Sharlene's

Est. 2009 | Prospect Heights
Like its spare signage, what you see when you walk into Sharlene’s open barroom is what you get. Comforting and placid (owing largely to the moody lighting and absence of TVs), Sharlene’s is home to drinkers of every stripe, so if you’re looking to be seen in a scene, off with you. The long bar terminates in a couple of pinball machines and a well-curated CD jukebox that may or may not be working, depending on the bartender’s mood.

Shenanigans

Est. 1987 | Kensington
Cash only and zero-frills, it may look like an Irish bar out of Central Casting, but much like Kensington itself, Shenanigans is home to Brooklynites of every stripe. That goes double on Saturday nights when Karaoke draws a crowd. The emerald-green, one-room, hyper-neighborhoody establishment has a couple of tables and a decently large bar, so stake out a spot on a weeknight if you’re down to down cheap domestic brews in peace.

Skinny Dennis
Skinny Dennis | Bradley Thornber

Skinny Dennis

Est. 2013 | Williamsburg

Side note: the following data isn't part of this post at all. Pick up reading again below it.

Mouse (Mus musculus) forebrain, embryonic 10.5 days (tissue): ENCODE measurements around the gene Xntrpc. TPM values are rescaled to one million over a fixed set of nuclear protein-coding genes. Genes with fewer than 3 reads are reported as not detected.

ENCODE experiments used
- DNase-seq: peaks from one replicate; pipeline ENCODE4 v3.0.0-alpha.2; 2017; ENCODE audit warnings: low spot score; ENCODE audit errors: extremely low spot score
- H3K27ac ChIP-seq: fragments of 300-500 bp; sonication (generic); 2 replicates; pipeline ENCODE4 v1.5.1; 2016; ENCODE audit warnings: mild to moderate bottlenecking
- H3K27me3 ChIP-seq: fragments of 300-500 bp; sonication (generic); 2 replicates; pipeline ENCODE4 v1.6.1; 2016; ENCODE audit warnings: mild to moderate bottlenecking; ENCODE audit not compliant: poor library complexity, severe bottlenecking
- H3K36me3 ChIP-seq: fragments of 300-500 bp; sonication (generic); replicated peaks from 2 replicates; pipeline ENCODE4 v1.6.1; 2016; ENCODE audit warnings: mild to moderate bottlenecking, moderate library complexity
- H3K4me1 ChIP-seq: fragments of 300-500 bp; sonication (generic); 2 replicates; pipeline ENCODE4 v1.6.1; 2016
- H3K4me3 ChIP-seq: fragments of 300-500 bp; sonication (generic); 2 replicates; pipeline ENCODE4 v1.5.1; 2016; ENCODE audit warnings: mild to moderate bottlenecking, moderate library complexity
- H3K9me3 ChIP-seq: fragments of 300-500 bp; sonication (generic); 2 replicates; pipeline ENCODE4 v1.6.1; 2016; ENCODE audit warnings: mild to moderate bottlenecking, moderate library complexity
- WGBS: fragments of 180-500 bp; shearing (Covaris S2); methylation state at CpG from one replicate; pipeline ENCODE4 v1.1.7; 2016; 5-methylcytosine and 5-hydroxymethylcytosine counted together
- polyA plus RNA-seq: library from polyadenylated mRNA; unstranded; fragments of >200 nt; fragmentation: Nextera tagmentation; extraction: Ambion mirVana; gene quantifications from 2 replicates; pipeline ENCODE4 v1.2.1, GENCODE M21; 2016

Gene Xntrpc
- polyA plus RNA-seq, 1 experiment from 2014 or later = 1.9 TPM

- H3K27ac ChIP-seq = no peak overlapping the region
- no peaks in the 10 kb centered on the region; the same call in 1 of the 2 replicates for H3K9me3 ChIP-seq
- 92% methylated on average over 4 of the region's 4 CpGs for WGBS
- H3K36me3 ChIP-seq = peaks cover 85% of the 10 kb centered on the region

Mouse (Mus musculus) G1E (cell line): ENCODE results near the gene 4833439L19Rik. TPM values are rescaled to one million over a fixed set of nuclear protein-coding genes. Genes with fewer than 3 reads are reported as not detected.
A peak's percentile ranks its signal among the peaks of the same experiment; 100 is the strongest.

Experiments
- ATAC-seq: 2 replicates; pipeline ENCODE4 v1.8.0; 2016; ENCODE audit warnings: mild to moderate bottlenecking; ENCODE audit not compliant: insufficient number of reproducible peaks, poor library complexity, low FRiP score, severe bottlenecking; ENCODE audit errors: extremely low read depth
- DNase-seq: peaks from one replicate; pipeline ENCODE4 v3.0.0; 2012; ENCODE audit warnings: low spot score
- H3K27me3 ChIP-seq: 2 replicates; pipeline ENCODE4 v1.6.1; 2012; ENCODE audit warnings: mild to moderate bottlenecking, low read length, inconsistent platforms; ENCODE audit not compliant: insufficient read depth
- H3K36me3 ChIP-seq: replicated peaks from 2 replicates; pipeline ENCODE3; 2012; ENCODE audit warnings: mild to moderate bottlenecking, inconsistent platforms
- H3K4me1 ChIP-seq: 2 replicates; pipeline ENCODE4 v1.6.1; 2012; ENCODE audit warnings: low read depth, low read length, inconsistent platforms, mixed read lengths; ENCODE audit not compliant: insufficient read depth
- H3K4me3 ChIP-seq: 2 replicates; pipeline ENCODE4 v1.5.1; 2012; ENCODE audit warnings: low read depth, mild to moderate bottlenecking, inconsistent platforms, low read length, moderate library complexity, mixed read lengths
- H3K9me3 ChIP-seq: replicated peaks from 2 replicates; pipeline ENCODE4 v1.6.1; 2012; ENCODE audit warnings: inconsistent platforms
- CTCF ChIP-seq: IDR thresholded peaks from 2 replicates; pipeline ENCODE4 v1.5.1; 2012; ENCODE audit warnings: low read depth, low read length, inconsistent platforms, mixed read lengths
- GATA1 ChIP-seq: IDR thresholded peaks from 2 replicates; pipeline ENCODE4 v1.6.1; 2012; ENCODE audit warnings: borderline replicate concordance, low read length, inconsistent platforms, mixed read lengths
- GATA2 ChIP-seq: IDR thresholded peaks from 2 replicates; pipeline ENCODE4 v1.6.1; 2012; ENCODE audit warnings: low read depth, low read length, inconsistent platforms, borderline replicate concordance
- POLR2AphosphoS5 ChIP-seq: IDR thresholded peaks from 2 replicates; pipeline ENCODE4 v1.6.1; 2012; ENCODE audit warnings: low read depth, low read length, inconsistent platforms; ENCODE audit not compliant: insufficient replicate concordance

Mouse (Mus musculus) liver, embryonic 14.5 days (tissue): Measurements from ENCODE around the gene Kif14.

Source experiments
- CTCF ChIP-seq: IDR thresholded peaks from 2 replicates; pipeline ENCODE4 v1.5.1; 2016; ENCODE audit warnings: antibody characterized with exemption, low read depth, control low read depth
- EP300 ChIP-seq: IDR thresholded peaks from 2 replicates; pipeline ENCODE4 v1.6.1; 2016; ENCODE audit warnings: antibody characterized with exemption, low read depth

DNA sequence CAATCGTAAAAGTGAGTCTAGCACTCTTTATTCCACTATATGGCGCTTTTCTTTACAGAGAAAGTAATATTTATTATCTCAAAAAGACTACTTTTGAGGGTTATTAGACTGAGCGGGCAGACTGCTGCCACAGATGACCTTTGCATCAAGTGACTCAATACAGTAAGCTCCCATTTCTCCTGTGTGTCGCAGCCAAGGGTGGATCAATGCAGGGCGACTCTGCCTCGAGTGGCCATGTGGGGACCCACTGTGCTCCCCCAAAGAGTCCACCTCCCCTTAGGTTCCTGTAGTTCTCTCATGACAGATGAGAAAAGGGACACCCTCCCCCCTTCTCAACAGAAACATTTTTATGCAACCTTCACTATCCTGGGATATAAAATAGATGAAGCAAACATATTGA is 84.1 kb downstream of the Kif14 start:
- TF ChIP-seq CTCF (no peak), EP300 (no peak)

With a number of lovely dives in Williamsburg's “trying too hard to appear as if it’s not trying too hard” hipster hive, Skinny Dennis’ unironic honky tonk variation on the theme sets it apart. Cozy with just a few tables and a smattering of seats, the welcoming vibes, shitkicker aesthetic, live country music, noon-7 happy hour featuring $3 wells, Tito’s Tuesdays ($4 Tito’s lemonades and $2 Tito’s shots), house-made bourbon sweet tea, and affectionately monickered “boozy frozen coffee thing” make Skinny Dennis feel lively and unique.

Soccer Tavern

Est. 1929 | Sunset Park
This institution is the perfect place to throw some darts or knock back brews while catching a game. Zany shots and cocktails are on offer, but booze snobs can take a hike. The mien here is endearingly old mannish and blessedly #influencer free. “Authenticity” is overused, but damn if this spot isn’t unapologetically itself and hopefully staying that way.

Tip Top Bar & Grill

Est. circa 1968 | Bed Stuy
Open Wednesday-Sunday, Tip Top is family owned and operated; spending an evening in the low-ceilinged, streamer-festooned bar feels like you’ve popped over to your neighbor’s house. The modest storefront belies a side-room hosting live performances and a cavernous back patio. The kitchen is only open Friday and Saturday with a changing menu, and $5 gets you a beer/shot combo. The only accepted currencies here are cash and a neighborly attitude.

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Julien Levy is a writer and native to downtown Manhattan. He now lives in Brooklyn.